If your image of nuclear power is to be giant, cylindrical, concrete cooling towers spewing out steam on a site occupying hundreds of acres of land, there will soon be an alternative: tiny nuclear reactors that produce, and can produce, only one-hundredth the electricity on one truck delivered.
Small but significant amounts of electricity – almost enough to power, say, a small campus, hospital or military complex – will pulse from a new generation of micronuclear reactors. Now some universities are interested in it.
“What we’re seeing is that these advanced reactor technologies have a real future in decarbonizing the energy landscape in the United States and around the world,” said Caleb Brooks, professor of nuclear engineering at the University of Illinois at Urbana-Champaign.
The tiny reactors present some of the same challenges as large nuclear reactors, such as managing radioactive waste and ensuring its safety. Proponents say these problems can be managed and the benefits outweigh any risks.
Universities are interested not only in the technology to power their buildings, but to see how far it can go in replacing the coal and gas-fired energy that is causing climate change. The University of Illinois hopes to advance the technology as part of a clean energy future, Brooks said. The school plans to apply for a building permit for a high-temperature gas-cooled reactor developed by Ultra Safe Nuclear Corporation and intends to commission it in early 2028. Brooks is the project leader.
Microreactors are becoming “transformative” because they can be built in factories and plug-and-play connected in the field, said Jacopo Buongiorno, a professor of nuclear science and engineering at the Massachusetts Institute of Technology. Buongiorno examines the role of nuclear energy in a clean energy world.
“We want to see that, on-demand nuclear power as a product, not as a big mega-project,” he said.
Both Buongiorno and Marc Nichol, senior director for new reactors at the Nuclear Energy Institute, see the beginning of a trend in the interests of schools.
Last year, Penn State University signed a Memorandum of Understanding with Westinghouse to collaborate on microreactor technology. Mike Shaqqo, the company’s senior vice president of advanced reactor programs, said universities will be “one of our key early adopters of this technology.”
Penn State wants to test the technology so Appalachian industries like steel and cement makers can potentially use it, said Professor Jean Paul Allain, chief of the nuclear engineering division. Both of these industries tend to burn dirty fuels and have very high emissions. Using a microreactor could also be one of several options to help the university use less natural gas and meet its long-term CO2 emissions goals, he said.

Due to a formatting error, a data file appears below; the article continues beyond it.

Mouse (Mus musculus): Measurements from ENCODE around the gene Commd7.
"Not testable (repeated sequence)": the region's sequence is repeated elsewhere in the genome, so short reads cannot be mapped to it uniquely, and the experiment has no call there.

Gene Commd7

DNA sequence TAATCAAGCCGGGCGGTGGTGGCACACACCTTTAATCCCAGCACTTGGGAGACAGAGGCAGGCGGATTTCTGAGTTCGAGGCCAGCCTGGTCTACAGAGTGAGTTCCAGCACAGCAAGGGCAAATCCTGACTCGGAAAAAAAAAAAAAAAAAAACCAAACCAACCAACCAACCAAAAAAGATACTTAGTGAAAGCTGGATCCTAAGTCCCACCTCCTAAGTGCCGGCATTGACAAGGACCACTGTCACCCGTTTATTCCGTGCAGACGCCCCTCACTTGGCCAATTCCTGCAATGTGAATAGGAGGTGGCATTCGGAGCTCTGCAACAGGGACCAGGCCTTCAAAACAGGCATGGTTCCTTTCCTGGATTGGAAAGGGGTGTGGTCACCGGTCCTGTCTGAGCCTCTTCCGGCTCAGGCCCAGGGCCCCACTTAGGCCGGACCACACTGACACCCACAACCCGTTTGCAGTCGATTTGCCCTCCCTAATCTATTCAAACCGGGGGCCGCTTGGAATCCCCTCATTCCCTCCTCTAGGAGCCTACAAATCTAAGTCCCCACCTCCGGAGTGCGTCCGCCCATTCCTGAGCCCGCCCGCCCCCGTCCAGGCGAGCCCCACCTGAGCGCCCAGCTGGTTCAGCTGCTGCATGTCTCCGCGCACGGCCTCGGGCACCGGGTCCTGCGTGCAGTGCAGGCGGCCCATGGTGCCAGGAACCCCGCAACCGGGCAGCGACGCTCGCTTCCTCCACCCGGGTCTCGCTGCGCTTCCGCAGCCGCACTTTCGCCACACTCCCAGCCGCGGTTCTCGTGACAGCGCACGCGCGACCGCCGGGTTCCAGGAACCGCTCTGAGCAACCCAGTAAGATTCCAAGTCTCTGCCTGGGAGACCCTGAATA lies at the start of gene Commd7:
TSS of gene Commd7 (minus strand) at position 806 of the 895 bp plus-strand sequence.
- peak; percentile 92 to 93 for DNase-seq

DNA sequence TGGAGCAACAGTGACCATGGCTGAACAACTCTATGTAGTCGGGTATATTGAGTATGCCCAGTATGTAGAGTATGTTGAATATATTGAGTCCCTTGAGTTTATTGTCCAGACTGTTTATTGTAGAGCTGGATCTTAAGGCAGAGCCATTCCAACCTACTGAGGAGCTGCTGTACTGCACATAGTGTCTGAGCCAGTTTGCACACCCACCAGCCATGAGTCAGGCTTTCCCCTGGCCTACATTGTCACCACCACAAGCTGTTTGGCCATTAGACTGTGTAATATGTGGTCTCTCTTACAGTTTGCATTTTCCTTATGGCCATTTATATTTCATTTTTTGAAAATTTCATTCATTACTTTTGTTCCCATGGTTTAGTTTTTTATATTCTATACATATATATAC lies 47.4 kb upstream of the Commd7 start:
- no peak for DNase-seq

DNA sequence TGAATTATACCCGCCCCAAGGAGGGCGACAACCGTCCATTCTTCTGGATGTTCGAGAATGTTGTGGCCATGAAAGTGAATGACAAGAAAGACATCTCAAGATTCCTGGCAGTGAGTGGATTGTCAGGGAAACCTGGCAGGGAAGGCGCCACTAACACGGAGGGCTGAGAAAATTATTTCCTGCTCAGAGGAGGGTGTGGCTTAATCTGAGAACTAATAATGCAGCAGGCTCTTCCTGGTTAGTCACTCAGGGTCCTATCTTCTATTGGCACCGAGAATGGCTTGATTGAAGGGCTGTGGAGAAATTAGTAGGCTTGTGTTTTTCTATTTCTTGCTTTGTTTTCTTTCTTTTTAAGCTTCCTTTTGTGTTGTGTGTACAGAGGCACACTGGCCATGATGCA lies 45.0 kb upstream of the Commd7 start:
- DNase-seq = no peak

“I think microreactors can be a game changer and revolutionize the way we think about energy,” Allain said.
For Allain, microreactors can complement renewable energy by providing a large amount of electricity without taking up a lot of land. A 10-megawatt microreactor could be less than an acre, while windmills or a solar farm would need much more space to produce 10 megawatts, he added. The goal is to have one at Penn State by the end of the decade.
Purdue University in Indiana is working with Duke Energy on the feasibility of using advanced nuclear power to meet its long-term energy needs.
Nuclear reactors used for research are nothing new on campus. About two dozen US universities have them. But using them as an energy source is new.
Back at the University of Illinois, Brooks explains that the microreactor would generate heat to create steam. While the excess heat from burning coal and gas to generate electricity is often wasted, Brooks sees the generation of steam from the nuclear microreactor as an advantage as it is a carbon-free way to deliver steam to radiators in buildings via the campus district heating system. a common heating method for large facilities in the Midwest and Northeast. The campus has hundreds of buildings.